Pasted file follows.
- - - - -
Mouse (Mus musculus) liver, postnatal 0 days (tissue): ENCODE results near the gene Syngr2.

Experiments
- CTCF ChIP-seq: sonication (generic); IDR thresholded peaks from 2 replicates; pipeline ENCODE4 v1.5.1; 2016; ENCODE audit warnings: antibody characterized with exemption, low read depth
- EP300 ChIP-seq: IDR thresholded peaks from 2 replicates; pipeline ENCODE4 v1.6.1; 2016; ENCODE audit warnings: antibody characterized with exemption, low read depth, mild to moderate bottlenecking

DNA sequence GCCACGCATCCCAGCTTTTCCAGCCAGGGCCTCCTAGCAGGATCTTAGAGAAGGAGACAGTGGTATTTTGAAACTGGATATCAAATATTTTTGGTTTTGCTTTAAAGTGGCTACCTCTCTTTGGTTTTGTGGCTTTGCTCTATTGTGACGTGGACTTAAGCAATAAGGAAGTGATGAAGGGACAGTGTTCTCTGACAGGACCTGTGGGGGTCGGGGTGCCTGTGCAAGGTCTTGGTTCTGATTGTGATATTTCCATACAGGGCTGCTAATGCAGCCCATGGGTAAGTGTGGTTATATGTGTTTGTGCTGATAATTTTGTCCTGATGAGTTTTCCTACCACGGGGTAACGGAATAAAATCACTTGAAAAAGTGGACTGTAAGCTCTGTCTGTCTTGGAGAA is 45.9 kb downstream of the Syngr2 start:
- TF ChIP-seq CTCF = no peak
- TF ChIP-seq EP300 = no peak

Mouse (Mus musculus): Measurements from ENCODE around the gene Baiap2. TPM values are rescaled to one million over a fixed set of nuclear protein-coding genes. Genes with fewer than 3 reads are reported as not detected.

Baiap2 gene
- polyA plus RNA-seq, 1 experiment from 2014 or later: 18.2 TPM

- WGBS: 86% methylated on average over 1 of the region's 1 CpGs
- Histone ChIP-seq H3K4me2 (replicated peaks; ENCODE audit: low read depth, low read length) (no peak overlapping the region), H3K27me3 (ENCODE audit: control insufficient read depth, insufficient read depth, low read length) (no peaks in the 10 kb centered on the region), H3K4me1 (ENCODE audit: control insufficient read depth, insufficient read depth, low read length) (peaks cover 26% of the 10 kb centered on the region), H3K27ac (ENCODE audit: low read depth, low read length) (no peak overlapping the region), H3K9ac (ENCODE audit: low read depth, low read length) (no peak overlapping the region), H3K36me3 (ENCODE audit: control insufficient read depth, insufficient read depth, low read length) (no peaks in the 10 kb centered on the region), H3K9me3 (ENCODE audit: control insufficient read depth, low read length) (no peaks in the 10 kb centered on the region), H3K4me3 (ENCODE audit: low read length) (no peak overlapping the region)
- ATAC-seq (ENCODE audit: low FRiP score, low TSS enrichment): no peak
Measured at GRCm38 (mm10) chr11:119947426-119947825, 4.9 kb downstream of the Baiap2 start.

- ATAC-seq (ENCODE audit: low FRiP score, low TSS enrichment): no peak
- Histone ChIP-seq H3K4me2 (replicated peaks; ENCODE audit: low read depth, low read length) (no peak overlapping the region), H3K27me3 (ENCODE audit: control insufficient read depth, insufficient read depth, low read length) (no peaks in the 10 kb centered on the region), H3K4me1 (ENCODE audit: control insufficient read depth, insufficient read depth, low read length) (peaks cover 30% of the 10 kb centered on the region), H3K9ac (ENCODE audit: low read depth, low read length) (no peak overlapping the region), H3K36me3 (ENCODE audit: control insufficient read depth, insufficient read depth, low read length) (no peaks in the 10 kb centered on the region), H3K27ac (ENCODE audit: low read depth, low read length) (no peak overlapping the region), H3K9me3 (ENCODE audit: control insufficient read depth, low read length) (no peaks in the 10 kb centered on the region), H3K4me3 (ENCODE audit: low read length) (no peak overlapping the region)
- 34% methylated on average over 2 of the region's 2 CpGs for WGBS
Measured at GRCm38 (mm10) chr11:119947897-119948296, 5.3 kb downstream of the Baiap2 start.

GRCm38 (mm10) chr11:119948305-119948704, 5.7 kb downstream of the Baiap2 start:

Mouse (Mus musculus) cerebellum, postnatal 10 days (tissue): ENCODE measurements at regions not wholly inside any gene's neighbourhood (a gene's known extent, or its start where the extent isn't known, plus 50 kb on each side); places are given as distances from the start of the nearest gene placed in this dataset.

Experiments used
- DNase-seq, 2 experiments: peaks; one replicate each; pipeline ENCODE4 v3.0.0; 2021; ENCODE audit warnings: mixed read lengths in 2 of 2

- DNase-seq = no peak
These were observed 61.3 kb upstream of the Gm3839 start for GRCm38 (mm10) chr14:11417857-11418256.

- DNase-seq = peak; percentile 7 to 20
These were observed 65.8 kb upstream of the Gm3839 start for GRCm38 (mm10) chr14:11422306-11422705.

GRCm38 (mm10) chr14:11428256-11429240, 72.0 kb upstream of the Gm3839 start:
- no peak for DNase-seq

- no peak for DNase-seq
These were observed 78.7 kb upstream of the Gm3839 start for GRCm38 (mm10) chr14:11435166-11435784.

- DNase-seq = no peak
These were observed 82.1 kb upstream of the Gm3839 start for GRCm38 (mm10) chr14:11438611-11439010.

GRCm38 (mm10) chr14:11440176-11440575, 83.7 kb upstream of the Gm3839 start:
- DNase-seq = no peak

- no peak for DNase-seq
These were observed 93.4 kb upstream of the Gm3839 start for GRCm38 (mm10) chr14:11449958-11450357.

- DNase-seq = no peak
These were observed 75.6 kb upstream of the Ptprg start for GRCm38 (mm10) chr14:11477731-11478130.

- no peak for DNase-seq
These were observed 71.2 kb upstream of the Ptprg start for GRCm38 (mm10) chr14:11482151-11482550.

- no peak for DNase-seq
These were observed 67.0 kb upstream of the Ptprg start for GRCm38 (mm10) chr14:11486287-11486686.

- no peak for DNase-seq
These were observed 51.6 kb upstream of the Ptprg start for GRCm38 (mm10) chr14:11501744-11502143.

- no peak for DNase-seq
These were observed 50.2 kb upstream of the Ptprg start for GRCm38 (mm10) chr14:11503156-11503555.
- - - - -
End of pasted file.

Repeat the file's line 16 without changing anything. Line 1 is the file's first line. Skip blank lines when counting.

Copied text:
- Histone ChIP-seq H3K4me2 (replicated peaks; ENCODE audit: low read depth, low read length) (no peak overlapping the region), H3K27me3 (ENCODE audit: control insufficient read depth, insufficient read depth, low read length) (no peaks in the 10 kb centered on the region), H3K4me1 (ENCODE audit: control insufficient read depth, insufficient read depth, low read length) (peaks cover 30% of the 10 kb centered on the region), H3K9ac (ENCODE audit: low read depth, low read length) (no peak overlapping the region), H3K36me3 (ENCODE audit: control insufficient read depth, insufficient read depth, low read length) (no peaks in the 10 kb centered on the region), H3K27ac (ENCODE audit: low read depth, low read length) (no peak overlapping the region), H3K9me3 (ENCODE audit: control insufficient read depth, low read length) (no peaks in the 10 kb centered on the region), H3K4me3 (ENCODE audit: low read length) (no peak overlapping the region)